In the red-type Mexican propolis, samples of flavanones, isoflavans, and pterocarpans were found to be in agreement with the chemical profiles of the Cuban and Brazilian red propolis, but three new isoflavonoids were also found along with the presence of compounds with a 1,3-diaryl-propane and 1,3-diaryl propene carbon skeleton, which was related to the presence of Dalbergia genus [Table 10] and [Figure 21]. [64]{Table 10}{Figure 21}

 'Pacific' propolis from Okinawa and Taiwan



In the 'Pacific' propolis from Okinawa and Taiwan, the structures of two prenylflavanones were elucidated by the NMR spectral technique in the Taiwanese propolis. They were reported for the first time and called propolins. [65] Further studies allowed the finding of other similar structures within the propolin group in the Taiwanese propolis, whose concentrations were closely dependent on the locations and collection seasons [Table 11] and [Figure 5]. [66],[67] These propolins (prenylated flavonoids) had Macaranga tanarius as the plant source. [68]{Table 11}

Fujimoto et al., [69] analyzing several propolis samples from all over the world, considered that samples from Japan were similar to the European and Chinese ones (European-type). However, in some places in Japan, some variability was reported. [70],[71] These authors considered such diversity was due to the great diversity of climate and vegetation in the islands of Japan, which extended from north (Hokkaido) to south (Okinawa). This place was located in the subtropical zone and the vegetation was quite different from the other areas. [70] Studies conducted by some authors [72] revealed that not all propolis from the Okayama Prefecture (central Japan) considered as 'poplar type' were effectively of this type. Propolis from Takebe-cho had constituents not present in the propolis of other places of the same Prefecture. Such results were attributed to a plant grown mainly in this region (Rhus javanica var. chinensis).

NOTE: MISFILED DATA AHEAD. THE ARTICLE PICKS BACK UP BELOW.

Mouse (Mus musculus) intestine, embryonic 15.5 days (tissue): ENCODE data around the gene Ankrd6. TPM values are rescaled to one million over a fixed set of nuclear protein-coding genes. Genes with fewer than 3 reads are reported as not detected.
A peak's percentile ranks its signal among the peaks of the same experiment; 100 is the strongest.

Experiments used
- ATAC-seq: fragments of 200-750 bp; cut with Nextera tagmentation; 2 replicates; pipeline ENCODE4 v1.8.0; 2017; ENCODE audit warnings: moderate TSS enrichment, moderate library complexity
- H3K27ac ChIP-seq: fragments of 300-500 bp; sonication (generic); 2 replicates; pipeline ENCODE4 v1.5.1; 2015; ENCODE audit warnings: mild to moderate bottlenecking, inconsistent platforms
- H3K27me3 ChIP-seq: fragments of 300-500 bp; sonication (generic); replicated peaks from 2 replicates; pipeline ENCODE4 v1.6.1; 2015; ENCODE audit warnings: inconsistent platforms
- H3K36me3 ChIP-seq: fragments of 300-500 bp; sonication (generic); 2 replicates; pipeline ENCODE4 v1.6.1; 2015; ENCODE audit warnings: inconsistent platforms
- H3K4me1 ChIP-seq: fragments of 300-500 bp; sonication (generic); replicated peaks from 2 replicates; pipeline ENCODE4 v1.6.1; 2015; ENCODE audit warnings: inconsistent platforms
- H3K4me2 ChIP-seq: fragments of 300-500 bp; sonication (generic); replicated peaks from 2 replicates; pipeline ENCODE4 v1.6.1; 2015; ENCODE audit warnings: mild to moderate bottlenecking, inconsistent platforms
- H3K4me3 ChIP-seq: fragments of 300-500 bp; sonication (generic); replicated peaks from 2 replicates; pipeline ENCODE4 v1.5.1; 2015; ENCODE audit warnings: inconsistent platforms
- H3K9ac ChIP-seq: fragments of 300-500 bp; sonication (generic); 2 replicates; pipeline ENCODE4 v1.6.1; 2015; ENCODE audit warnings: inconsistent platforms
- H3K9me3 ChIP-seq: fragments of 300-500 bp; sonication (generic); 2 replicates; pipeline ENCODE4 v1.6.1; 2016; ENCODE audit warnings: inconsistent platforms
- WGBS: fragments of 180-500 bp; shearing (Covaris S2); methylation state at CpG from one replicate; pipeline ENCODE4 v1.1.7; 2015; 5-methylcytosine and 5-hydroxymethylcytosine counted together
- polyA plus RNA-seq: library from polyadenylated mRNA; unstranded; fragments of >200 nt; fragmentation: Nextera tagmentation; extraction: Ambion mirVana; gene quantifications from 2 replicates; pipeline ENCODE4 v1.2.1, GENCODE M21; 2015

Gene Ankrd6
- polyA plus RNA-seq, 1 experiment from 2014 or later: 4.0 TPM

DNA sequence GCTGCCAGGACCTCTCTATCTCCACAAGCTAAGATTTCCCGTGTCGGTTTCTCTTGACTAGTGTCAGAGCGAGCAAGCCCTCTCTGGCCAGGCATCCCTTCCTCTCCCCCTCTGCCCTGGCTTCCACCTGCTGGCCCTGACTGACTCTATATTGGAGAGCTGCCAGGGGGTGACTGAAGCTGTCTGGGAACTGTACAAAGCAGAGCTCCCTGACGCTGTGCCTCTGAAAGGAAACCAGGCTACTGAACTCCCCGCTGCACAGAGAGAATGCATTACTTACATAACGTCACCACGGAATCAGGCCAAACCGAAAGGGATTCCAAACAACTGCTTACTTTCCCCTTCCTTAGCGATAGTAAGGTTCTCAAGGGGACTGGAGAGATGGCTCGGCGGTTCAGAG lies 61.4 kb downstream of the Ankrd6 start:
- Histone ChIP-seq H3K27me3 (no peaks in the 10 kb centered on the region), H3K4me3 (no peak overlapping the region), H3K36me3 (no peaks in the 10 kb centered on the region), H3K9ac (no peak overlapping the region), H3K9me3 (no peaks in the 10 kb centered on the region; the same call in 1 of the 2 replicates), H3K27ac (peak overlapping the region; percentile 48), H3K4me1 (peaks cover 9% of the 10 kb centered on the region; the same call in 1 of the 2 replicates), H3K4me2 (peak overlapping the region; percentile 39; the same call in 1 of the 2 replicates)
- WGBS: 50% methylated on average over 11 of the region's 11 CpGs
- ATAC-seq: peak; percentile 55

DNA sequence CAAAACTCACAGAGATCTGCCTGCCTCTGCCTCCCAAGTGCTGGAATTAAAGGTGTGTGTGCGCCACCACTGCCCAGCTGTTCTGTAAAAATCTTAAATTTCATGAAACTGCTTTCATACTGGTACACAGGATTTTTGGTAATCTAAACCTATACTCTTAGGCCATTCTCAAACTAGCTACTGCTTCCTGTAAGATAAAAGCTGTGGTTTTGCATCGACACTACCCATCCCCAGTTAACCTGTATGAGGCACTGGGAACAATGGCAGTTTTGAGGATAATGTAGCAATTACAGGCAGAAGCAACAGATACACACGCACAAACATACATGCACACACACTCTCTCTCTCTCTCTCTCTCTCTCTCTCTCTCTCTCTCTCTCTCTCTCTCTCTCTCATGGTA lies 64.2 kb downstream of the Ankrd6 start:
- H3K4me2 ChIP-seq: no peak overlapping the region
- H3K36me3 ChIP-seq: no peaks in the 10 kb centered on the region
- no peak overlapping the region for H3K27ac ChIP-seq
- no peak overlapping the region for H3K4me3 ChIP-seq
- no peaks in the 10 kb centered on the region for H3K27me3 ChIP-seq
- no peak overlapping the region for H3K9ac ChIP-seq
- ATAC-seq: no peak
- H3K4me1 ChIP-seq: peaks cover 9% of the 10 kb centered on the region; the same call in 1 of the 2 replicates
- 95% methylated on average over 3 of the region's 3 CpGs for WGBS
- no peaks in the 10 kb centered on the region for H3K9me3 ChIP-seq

In the Southern Hemisphere, the chemical composition of propolis from different regions in Java were also evaluated. [73] The authors found some variability of constituents in the samples of propolis from three different places, in spite of that, all of them contained phenolic acids. The samples from Batany showed the presence of aromatic acids groups, terpenes, and 3,4-dimethylthioquinoline and 3-quinolinecarboxamine, two new compounds. In the Lawang sample, high amounts of aromatic acids were found and three new compounds were also reported (4-oxo-2-thioxo-3-thiazolidinepropionic acid, glucofuranuronic acid, and patchoulene). In the Sukabumi propolis sample, only very low amounts of aromatic acids were found and silanol was reported for the first time. The presence of this compound in the propolis samples was explained by the presence of rubber plants in that area and the extract latex product from the Hevea rubber plants was polydimathylsiloxane elastomer. [73]

 'Canarian' Propolis from Canary Islands